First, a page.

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France Does an About Face on Free Speech Stance as French Satirist/Comedian Dieudonne M’bala Tried for Supportive Terrorism Speech

France Does an About Face on Free Speech Stance as French Satirist/Comedian Dieudonne M’bala Tried for Supportive Terrorism Speech

The French comedian said that the decision to call himself Charlie Coulibaly had been taken out of context.

The French comedian Dieudonné claimed to be the victim of double standards on freedom of speech as he appeared in court for the third time in a week.

The comedian was on trial accused of making an “apology for terrorism” after he posted a Facebook video associating himself with the man who murdered four people in a kosher supermarket in Paris last month.

Dieudonné M’bala M’bala, 48, is already awaiting judgment following a trial last week for “incitement to racial hatred” against Jews. He was tried on Tuesday for “insulting a member of the government” after he described the Prime Minister Manuel Valls as a “semi-Down’s-Syndrome Mussolini” in 2013.

The comedian, who has three previous convictions for making anti-Semitic remarks, is the most high-profile defendant so far in a series of prosecutions on the basis of “apology for terrorism” since the jihadist killings in Paris almost a month ago. According to figures released today, 41 people have been tried and 18 of them have received short prison sentences. The state prosecutor asked the court to impose a €30,000 fine on the comedian.

On the day of the “marches for the Republic” after the Paris killings, Dieudonné posted a video of himself on his Facebook site. After mocking the media superlatives about the marches, he went on to say: “As for me, I feel I am Charlie Coulibaly”.

Amédy Coulibaly was the gunman who murdered a policewoman the day after the attack on Charlie Hebdo magazine on 7 January and then killed four people at the Hyper Cacher supermarket in eastern Paris the following day.

In court in Paris, Dieudonné said that he “condemned” the jihadist attacks “without reservation and without ambiguity”. “I was deeply upset [by the Charlie Hebdo murders],” he said. “Of course, I also am Charlie.”

“At the same time, I feel that I am treated like a terrorist myself… I am hunted down for every quip I make.”

By calling himself “Charlie Coulibaly”, he said, he was trying to make a “peaceful” point, which had been “taken out of context”. He was actually saying that he was a martyr to freedom of speech like Charlie Hebdo but he was treated by the government and the French media as if he were a terrorist like Amédy Coulibaly.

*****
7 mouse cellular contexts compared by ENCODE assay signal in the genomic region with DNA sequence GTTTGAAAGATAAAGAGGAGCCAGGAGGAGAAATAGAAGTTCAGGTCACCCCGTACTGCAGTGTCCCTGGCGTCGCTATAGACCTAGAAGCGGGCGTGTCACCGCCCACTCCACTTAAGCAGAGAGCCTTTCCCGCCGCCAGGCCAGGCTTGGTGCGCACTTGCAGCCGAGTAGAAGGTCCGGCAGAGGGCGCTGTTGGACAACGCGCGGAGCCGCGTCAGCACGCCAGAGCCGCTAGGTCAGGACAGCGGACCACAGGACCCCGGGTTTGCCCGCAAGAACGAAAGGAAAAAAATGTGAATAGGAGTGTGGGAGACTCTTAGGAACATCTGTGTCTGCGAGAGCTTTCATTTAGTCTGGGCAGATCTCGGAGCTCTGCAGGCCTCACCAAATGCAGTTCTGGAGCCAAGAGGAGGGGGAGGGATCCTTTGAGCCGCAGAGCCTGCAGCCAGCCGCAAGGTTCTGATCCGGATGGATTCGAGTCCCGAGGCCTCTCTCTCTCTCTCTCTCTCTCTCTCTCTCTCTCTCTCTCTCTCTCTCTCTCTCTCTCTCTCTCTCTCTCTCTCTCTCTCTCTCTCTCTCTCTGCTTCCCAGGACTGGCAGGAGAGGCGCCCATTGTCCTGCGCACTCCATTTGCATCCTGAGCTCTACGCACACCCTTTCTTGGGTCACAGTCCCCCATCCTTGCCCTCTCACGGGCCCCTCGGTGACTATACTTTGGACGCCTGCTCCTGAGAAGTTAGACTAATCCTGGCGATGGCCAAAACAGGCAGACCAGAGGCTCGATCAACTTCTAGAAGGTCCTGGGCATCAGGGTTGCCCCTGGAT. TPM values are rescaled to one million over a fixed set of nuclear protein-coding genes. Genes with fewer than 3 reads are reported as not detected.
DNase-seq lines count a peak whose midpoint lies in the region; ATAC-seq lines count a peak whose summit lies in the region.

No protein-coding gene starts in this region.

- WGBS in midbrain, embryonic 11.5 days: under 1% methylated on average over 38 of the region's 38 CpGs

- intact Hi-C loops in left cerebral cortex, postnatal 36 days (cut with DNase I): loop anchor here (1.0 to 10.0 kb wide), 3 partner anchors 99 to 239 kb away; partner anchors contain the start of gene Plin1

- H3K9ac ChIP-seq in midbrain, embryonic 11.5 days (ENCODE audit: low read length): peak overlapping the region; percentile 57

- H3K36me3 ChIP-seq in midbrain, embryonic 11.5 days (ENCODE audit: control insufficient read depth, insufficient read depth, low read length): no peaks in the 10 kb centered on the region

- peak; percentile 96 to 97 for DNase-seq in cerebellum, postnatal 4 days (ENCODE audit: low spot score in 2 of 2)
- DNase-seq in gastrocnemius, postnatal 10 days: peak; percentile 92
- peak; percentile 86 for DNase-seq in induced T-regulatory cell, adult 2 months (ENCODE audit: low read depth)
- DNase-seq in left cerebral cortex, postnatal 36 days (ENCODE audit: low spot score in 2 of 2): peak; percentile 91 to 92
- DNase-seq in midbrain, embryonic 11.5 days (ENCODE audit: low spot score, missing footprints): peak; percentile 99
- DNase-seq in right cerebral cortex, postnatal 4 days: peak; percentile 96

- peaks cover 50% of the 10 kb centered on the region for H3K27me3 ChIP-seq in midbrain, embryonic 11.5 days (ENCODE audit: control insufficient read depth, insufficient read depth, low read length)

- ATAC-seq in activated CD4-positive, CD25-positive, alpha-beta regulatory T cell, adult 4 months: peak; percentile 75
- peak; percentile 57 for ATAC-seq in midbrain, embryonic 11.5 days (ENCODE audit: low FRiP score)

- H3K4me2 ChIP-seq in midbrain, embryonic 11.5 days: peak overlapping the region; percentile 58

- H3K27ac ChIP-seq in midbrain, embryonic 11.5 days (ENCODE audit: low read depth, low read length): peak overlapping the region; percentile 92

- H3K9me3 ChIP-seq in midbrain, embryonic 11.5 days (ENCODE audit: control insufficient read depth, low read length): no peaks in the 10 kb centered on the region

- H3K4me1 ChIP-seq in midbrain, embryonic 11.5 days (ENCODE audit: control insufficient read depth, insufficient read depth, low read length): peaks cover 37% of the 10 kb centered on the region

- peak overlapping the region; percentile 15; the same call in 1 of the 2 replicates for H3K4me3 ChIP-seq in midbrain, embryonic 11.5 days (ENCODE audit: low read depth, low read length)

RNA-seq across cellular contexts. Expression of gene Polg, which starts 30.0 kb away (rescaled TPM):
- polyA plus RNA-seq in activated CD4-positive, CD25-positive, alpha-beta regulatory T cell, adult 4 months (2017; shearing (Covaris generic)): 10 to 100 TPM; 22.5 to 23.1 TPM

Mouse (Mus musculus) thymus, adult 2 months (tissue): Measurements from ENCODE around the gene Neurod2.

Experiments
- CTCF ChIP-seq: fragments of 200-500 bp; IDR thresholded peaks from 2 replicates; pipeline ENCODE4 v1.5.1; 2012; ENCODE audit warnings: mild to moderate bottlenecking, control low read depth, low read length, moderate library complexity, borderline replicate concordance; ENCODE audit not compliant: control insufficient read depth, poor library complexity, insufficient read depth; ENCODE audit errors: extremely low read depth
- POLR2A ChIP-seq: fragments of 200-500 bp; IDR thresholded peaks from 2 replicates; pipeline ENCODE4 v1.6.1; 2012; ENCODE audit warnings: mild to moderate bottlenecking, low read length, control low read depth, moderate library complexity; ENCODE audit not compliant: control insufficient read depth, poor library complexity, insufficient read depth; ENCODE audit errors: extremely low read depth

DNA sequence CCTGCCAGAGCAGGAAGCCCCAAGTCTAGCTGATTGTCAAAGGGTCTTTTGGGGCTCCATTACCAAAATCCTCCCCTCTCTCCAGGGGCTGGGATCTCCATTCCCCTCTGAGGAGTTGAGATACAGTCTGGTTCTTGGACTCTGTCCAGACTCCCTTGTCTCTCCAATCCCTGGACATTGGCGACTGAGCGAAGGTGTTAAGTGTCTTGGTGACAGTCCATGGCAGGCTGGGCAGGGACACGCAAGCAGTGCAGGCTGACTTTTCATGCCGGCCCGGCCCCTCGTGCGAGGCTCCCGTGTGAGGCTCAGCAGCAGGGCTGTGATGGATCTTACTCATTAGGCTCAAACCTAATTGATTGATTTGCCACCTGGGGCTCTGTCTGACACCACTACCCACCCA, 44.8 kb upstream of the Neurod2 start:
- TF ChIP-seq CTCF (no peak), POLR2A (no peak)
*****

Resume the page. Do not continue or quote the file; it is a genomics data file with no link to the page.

The comedian claimed that his remarks had been useful in staring a “debate” in France on the true limits of freedom of speech.

Dieudonné achieved international notoriety a year ago when thefootballer Nicolas Anelka performed his trademark arm signal, the “quenelle”, during a premiership match. Anelka was later suspended for making an anti-Semitic gesture.

The “debate” on free speech which Dieudonné claims to have started has mostly taken place on his own websites and those of his devoted fans. The mainstream French media has expressed some doubts about the rash of arrests and convictions for “apology for terrorism”.

Mostly, however, these articles have concerned the questioning of an eight-year-old boy and a 10-year-old girl who made statements at school saying they “supported the terrorists”.

The French government – and even the far-right leader Marine le Pen – have dismissed Dieudonné’s claims to be a warrior for freedom of speech. The Prime Minister Manuel Valls said that there was a difference between Charlie Hebdo’s “impertinent” attacks on jihadism and remarks justifying the murder of innocent people.

A similar argument was made today in the newspaper Le Monde by the philosopher Ruwen Ogien. He said that Dieudonné was muddling the distinction between a right to “offend or scandalise” and a right to encourage acts of “concrete damage” against individuals or groups.

The Independent


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This entry was posted on February 6, 2015 by in France, Headlines, Paris, World and tagged , , .

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